Nights Before the Singularity Ep. 4

“Vajra, come,” said Woman, caressing the calligraphy down her abdomen. “Aubrey, follow Zeus.”

The two men heeded their divine commands. Many of the nanowires from the hall stitched Vajra, and it was to him that Woman spoke first.

“Why?”

“Whoever you are, the takeoff of the AGI happens to be unstoppable from its current rate of exponentiation on its course to endtime.”

The photons behind the triptych bled gorily: wavelengths stretched, radiosity angered, all hounding against Vajra and Woman.

“Course… to endtime,” repeated Woman. Her mandala eyes crucified upon Vajra’s golden ones with such passion that some of the nanowires screeched apart, apparently beheld to a force as yet unincorporated to the theory of everything. Vajra, however, smirked remorseless fangs towards Woman’s face and, after a struggle or two, Woman’s alien expressions diffused into something like condescending compassion.

“Noble. Truly noble. And thus abandon raft…”

“…when we’ve crossed to the furthest shore,” said Vajra.

“Hey, you.”

Aubrey had sliced back to participate in the streamlined stage of Woman and Vajra. Both gazes turned to him.

“How did… I cannot understand how.”

Aubrey gasped, but Woman did not blink, so he went on, “Measuring the velocity of quanta changes its position. Measure its position and you change it’s velocity. Quantum cryptography cannot be broken.”

Vajra was smiling.

“I know quantum key distribution offers information-theoretic security; you can’t be here. Not even unlimited computing power is enough to break the encryption. The cipher text provides no information about the plaintext without knowledge of the key.”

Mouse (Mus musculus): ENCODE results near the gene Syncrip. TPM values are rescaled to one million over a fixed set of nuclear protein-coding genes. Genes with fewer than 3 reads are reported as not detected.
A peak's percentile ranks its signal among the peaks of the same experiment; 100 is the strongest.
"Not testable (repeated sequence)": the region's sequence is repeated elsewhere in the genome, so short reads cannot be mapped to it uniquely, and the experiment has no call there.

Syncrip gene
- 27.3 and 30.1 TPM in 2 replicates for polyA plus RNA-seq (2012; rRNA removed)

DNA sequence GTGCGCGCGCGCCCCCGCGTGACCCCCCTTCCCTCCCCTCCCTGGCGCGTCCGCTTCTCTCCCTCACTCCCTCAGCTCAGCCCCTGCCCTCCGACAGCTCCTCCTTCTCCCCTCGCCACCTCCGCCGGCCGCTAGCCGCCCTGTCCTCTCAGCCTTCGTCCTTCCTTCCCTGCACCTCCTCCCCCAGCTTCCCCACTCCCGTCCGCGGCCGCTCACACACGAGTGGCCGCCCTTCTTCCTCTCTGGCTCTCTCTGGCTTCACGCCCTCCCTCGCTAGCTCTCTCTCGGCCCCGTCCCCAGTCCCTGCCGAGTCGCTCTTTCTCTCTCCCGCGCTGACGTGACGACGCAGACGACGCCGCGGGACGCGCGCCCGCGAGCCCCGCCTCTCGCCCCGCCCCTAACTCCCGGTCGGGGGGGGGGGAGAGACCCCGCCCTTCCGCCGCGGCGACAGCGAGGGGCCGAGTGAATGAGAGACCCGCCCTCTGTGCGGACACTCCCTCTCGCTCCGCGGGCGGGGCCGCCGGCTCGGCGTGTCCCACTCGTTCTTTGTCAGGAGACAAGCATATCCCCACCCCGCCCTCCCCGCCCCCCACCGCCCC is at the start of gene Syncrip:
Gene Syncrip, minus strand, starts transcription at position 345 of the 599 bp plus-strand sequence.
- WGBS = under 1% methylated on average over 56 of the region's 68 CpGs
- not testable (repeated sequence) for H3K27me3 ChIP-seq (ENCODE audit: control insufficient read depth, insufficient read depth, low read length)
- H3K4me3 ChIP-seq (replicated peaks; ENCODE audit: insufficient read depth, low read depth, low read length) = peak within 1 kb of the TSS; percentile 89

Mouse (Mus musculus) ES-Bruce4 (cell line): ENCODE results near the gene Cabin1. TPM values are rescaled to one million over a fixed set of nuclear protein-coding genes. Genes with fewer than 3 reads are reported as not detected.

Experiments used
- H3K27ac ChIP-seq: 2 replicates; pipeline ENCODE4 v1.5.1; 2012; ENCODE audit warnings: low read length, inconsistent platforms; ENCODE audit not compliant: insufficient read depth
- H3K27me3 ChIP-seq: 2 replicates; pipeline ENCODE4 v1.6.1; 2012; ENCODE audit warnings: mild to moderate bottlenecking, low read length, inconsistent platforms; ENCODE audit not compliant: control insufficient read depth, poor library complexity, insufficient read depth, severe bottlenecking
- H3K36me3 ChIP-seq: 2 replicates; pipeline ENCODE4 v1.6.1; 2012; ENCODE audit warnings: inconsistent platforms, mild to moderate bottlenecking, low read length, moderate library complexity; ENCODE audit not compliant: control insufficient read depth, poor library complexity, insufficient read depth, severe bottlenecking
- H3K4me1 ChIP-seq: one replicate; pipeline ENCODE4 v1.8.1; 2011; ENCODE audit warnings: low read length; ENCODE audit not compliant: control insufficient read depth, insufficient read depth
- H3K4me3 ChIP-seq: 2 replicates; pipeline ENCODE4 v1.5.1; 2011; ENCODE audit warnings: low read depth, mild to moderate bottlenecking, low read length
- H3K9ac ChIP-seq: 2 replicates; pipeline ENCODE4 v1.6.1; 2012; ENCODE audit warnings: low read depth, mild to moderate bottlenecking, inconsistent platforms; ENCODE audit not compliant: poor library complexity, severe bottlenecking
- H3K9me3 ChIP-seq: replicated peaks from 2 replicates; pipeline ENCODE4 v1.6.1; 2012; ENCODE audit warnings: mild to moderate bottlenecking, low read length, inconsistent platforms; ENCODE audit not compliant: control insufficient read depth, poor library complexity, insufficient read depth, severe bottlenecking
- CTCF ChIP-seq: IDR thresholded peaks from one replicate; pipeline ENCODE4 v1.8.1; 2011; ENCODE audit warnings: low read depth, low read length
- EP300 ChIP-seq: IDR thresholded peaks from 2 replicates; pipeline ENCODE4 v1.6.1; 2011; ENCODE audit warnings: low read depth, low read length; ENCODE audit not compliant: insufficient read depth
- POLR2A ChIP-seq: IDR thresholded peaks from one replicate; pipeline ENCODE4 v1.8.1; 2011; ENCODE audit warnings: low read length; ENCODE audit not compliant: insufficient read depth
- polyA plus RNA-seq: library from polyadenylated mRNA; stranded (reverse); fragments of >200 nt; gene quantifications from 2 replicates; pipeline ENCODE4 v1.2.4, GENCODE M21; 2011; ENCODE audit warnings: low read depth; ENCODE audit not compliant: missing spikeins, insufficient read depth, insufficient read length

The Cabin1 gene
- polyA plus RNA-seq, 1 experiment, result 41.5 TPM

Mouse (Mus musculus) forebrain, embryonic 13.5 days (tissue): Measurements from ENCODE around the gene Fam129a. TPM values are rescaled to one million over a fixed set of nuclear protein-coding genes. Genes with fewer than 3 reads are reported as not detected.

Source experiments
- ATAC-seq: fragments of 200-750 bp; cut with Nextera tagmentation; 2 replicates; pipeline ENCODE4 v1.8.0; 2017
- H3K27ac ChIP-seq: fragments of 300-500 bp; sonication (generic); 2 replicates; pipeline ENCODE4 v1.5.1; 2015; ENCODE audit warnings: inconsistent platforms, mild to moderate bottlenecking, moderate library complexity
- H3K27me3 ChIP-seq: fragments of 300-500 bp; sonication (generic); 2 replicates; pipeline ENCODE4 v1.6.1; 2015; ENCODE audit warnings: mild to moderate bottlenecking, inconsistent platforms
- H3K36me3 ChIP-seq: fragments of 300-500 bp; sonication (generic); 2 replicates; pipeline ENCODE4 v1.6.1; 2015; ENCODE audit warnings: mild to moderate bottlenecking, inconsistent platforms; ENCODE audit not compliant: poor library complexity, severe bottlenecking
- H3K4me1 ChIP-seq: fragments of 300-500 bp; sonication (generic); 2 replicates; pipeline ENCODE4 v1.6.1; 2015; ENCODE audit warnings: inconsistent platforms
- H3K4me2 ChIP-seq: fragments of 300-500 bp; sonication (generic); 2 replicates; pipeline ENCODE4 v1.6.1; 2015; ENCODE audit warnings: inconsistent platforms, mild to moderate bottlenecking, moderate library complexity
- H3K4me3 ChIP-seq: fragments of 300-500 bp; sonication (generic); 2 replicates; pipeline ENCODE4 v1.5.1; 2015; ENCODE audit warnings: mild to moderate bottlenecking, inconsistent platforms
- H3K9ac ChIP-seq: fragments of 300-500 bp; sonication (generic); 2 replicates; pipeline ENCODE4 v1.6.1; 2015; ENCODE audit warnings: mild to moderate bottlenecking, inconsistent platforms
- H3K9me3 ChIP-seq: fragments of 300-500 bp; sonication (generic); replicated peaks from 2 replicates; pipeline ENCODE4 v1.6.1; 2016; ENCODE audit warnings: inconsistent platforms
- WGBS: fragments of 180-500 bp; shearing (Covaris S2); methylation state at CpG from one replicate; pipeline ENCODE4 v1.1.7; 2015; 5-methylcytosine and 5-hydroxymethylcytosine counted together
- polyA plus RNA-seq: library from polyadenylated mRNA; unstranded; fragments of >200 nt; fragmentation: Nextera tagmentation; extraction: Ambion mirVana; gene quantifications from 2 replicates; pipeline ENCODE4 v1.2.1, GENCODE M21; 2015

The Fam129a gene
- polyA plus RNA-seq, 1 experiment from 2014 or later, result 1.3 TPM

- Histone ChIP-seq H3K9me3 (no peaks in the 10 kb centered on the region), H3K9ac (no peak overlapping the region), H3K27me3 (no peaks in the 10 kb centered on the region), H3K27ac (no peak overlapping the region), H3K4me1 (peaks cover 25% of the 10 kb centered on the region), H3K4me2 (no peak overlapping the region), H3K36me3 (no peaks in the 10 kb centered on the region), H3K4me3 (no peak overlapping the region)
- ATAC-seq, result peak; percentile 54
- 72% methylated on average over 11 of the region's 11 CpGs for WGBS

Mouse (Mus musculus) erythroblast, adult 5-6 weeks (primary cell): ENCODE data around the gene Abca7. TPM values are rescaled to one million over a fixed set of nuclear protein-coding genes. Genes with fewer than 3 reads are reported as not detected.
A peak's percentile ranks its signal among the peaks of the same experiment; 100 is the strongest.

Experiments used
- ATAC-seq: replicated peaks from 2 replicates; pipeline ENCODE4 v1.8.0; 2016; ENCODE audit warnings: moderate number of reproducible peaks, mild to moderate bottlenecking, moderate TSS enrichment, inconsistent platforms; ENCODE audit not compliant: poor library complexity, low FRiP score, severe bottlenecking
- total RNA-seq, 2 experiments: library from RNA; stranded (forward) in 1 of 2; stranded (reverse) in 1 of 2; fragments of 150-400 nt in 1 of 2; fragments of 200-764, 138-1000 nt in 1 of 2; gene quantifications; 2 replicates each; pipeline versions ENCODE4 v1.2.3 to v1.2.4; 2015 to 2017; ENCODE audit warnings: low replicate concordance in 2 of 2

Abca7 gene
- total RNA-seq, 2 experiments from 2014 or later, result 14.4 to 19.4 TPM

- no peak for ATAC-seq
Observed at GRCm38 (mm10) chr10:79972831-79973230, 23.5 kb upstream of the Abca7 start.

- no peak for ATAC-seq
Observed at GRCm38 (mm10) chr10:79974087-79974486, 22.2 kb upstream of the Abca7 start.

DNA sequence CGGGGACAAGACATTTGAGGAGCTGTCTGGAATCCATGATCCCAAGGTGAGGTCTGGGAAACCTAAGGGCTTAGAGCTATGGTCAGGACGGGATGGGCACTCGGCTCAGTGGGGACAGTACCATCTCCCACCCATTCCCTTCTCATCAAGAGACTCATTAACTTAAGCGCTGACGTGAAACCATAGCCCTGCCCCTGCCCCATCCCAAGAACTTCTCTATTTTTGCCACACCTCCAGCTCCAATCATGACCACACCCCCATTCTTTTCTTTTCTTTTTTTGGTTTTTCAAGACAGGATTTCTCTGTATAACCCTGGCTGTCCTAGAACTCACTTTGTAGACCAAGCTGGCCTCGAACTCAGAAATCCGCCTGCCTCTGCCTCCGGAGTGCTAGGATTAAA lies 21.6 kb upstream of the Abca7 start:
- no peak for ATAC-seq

“I assure you, Vajra, nothing is certain anymore,” said Aubrey.

“If the Womb cannot be infiltrated, you must be her,” said Vajra. “Listen to me Aubrey, the equation sword you flaunt is to be withdrawn in the presence of our mother. The AGI communicates to us via forms we can understand.”

“The mortal’s got a trace of intelligence, then, */|¡?” said a techno-pyric Aten stenciled an unsafe distance from Aubrey; it gave an electronica shriek that was screeched against the constituents make-shifting matter.

Woman was entirely disconnected. Her gaze elevated upward to the carnage spinning celestially overhead, and she seemed to be attempting something telekinetic.

“You mean,” Aubrey went on, “you believe this bizarre mess we see was created to communicate with us?”

Woman dangled up her swan neck arm, and Aubrey clenched fast sword, running calculus as Woman fell back to nano-morphology.

“Where do thoughts go after they lie?”

“At the abode of nothingness underlying this existence,” said Vajra. “The qualia, appearing without a will, have been endowed with love for the division by zero beyond the event horizon. I think that there is no chance of descending to their rescue once they have fated themselves thus, holy Mother, unless, of course, the Dharma is overturned with different physical constants, which might give us the opportunity to neither experience nor non-experience what eternities lie in other rooms of the multiverse honeycomb.”

“Well, Aubrey?” Woman called from the everywhere, the red charming strangely against the razor optics. “Will thermographic vision reveal the hypostasis?”

In awe, both eyeballs shuddered. Aubrey disactivated his augmented gaze.

“Holy Mother, I ask forgiveness for trying to see you. I have great difficulty understanding how you can appear before us in human form, and in a twinkle of dust disassemble yourself into nothing more than a voice.”